Review – The Punisher: Welcome Back Frank
Publisher: Marvel Comics/Marvel Knights
Writer: Garth Ennis
Penciller: Steve Dillon
Inker: Jimmy Palmiotti
Colourist: Chris Sotomayor
Letterer: Wes Abbott & Richard Starkings
Release Date: April 2000 – March 2001
The very first time that Garth Ennis wrote Punisher in Punisher Kills The Marvel Universe, some of his dialogue was changed in editing without his consultation. This led to Ennis not wanting to write for Marvel going forward, until they offered him the chance to write Punisher again, but this time under the Marvel Knights umbrella. This meant that Ennis would have more creative control and wouldn’t have to worry as much about including more explicit content. Punisher: Welcome Back Frank is the result of that offer.
Something I realised upon revisiting Welcome Back Frank for review was that this is probably the most fun that a Punisher comic has ever been. Don’t get me wrong, – I also love the classic version of the Punisher as well as the more sombre version of the character that we got in Garth Ennis’ Punisher Max run, but those versions didn’t have Frank punching a polar bear in the face. This book also contains my favourite depiction of Lieutenant Martin Soap ever committed to print.
Ennis also writes this version of the character with a surprising amount of humanity. It’s not exactly as if Frank is super social and has a group of friends, but there are people featured throughout the story that he does seem to care about. This isn’t something that can be said about most other iterations of the character. I am also a fan of how Ennis writes Frank’s inner monologue in this run. As he is a man of few words, the use of inner monologue allows readers to get a glimpse into Frank’s mind without betraying his badass demeanour.
Something that I also find fascinating when comparing this run to Ennis’ later run on Punisher Max is their respective approaches to how they handle violence. His Marvel Knights run takes a much more comedic, light approach to the extreme violence that takes place, whereas in Punisher Max the violence seems to carry much more weight and has a more sinister feel to it.
It is also interesting to consider when the books were written and released. The American attitude to violence changed drastically between the release of the two runs due to the 9/11 attacks. This seemingly also affected the way that Garth Ennis saw violence and in turn changed the tone of how he chose to portray it in his work.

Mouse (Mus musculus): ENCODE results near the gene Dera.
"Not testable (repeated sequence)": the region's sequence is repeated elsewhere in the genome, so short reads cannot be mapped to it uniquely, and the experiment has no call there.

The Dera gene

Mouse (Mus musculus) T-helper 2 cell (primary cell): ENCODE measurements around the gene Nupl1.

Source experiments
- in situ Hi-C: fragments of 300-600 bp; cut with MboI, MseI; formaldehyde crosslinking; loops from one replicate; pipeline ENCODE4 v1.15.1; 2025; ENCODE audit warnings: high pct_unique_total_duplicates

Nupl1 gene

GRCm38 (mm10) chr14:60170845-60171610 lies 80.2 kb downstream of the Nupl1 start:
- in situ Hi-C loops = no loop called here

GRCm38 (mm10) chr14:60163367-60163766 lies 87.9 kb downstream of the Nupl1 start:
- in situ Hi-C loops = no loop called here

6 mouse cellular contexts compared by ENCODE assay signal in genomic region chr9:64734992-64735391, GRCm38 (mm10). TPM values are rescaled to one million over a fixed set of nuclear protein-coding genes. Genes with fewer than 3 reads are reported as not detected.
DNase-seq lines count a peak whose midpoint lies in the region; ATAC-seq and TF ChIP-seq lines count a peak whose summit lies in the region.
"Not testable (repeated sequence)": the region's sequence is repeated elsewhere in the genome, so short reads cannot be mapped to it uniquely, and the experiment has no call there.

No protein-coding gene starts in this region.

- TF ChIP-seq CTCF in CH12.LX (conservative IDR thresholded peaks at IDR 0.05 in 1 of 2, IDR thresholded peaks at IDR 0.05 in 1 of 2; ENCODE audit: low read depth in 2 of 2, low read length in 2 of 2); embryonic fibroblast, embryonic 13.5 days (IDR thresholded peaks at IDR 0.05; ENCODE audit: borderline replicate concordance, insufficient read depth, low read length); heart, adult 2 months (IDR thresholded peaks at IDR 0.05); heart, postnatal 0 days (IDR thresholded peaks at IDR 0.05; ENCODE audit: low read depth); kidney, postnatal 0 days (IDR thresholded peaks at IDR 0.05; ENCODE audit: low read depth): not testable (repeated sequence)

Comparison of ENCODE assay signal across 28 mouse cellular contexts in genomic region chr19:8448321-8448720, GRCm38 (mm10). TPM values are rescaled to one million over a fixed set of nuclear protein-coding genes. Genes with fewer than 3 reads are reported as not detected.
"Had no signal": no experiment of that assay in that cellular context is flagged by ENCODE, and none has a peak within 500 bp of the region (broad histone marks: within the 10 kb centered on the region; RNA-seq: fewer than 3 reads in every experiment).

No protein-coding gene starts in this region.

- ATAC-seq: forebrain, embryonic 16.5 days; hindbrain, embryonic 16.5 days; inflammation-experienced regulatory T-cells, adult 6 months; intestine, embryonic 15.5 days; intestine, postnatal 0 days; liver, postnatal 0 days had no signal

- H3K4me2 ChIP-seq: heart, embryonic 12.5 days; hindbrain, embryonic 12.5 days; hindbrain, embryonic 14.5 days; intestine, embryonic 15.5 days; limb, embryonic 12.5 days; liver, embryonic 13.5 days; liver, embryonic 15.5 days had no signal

Steve Dillon’s pencils are a huge part of what makes this run so much fun. If you have witnessed his work in Preacher, you will know that he had the unique ability to illustrate somewhat taboo scenes of violence and yet still manage to keep them light, never drifting into showing excessive depictions of gore. I have also always loved the way that Dillon was able to capture a character’s expression and this story allows for many examples of that.
There are also several gorgeous splash pages in this book that really demonstrate Dillon’s abilities as an artist. He chose to conclude the first issue with an iconic silhouette of Frank overlooking the Southside of New York and it really captures the love that Dillon clearly has for the city. Ennis and Dillon both lived and worked together in NYC for many years, so the city clearly holds a special place in the artist’s heart.
Steve Dillon sadly passed away suddenly back in October 2016 due to a ruptured appendix. It was a devastating loss to the comic book industry that is still felt today, but his legacy continues to live on through his work.
Overall, getting to review Welcome Back Frank really solidifies it as an all-time classic for me. It is a phenomenal starting point for the character due to Garth Ennis’ masterful writing and Steve Dillon’s glorious artwork. I would recommend anyone to pick up this book and read it through, – whether they happen to be a fan of Punisher or not, – as this book is a great time for any reader that decides to give it a go.
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